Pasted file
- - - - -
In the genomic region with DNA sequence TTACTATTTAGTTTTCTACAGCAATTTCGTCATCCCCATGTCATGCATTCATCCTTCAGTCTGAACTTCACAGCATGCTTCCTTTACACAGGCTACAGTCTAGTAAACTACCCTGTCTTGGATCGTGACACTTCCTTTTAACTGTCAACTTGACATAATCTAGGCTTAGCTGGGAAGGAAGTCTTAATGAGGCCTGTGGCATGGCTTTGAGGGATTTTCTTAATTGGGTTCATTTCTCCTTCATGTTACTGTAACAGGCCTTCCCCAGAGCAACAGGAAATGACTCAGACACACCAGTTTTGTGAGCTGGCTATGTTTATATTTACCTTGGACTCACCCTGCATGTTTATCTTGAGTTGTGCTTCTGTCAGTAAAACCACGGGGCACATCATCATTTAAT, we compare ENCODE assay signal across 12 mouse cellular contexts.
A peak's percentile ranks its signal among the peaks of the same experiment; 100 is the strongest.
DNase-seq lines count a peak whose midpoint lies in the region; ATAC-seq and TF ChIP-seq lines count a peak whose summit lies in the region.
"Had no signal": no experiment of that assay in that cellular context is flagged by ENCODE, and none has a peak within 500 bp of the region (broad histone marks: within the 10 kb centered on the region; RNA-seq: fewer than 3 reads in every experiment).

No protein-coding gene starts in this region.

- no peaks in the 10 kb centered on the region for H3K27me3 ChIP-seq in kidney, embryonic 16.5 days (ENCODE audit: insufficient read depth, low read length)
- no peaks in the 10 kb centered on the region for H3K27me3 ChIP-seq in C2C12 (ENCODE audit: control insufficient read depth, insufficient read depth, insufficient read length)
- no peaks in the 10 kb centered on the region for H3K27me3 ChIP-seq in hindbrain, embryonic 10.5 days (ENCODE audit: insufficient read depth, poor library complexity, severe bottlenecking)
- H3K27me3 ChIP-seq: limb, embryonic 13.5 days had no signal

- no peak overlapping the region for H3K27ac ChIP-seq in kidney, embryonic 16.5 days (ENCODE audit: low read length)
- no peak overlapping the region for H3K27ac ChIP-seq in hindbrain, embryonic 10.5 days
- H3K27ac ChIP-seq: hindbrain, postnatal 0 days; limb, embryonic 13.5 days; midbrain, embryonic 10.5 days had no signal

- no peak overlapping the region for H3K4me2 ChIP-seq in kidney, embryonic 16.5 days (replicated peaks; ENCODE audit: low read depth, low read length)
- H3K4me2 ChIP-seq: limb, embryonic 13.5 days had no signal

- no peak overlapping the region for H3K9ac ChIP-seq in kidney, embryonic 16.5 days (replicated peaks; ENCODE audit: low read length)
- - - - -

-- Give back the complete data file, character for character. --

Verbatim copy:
In the genomic region with DNA sequence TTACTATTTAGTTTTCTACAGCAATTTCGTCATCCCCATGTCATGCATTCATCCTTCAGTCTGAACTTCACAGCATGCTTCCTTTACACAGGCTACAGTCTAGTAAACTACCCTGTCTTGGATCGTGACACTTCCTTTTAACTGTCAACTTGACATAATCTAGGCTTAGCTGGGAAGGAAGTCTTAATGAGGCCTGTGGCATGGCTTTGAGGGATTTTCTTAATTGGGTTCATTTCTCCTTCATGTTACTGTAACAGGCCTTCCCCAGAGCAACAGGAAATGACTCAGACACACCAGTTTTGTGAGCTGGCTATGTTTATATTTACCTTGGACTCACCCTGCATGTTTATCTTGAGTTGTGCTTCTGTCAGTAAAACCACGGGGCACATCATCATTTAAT, we compare ENCODE assay signal across 12 mouse cellular contexts.
A peak's percentile ranks its signal among the peaks of the same experiment; 100 is the strongest.
DNase-seq lines count a peak whose midpoint lies in the region; ATAC-seq and TF ChIP-seq lines count a peak whose summit lies in the region.
"Had no signal": no experiment of that assay in that cellular context is flagged by ENCODE, and none has a peak within 500 bp of the region (broad histone marks: within the 10 kb centered on the region; RNA-seq: fewer than 3 reads in every experiment).

No protein-coding gene starts in this region.

- no peaks in the 10 kb centered on the region for H3K27me3 ChIP-seq in kidney, embryonic 16.5 days (ENCODE audit: insufficient read depth, low read length)
- no peaks in the 10 kb centered on the region for H3K27me3 ChIP-seq in C2C12 (ENCODE audit: control insufficient read depth, insufficient read depth, insufficient read length)
- no peaks in the 10 kb centered on the region for H3K27me3 ChIP-seq in hindbrain, embryonic 10.5 days (ENCODE audit: insufficient read depth, poor library complexity, severe bottlenecking)
- H3K27me3 ChIP-seq: limb, embryonic 13.5 days had no signal

- no peak overlapping the region for H3K27ac ChIP-seq in kidney, embryonic 16.5 days (ENCODE audit: low read length)
- no peak overlapping the region for H3K27ac ChIP-seq in hindbrain, embryonic 10.5 days
- H3K27ac ChIP-seq: hindbrain, postnatal 0 days; limb, embryonic 13.5 days; midbrain, embryonic 10.5 days had no signal

- no peak overlapping the region for H3K4me2 ChIP-seq in kidney, embryonic 16.5 days (replicated peaks; ENCODE audit: low read depth, low read length)
- H3K4me2 ChIP-seq: limb, embryonic 13.5 days had no signal

- no peak overlapping the region for H3K9ac ChIP-seq in kidney, embryonic 16.5 days (replicated peaks; ENCODE audit: low read length)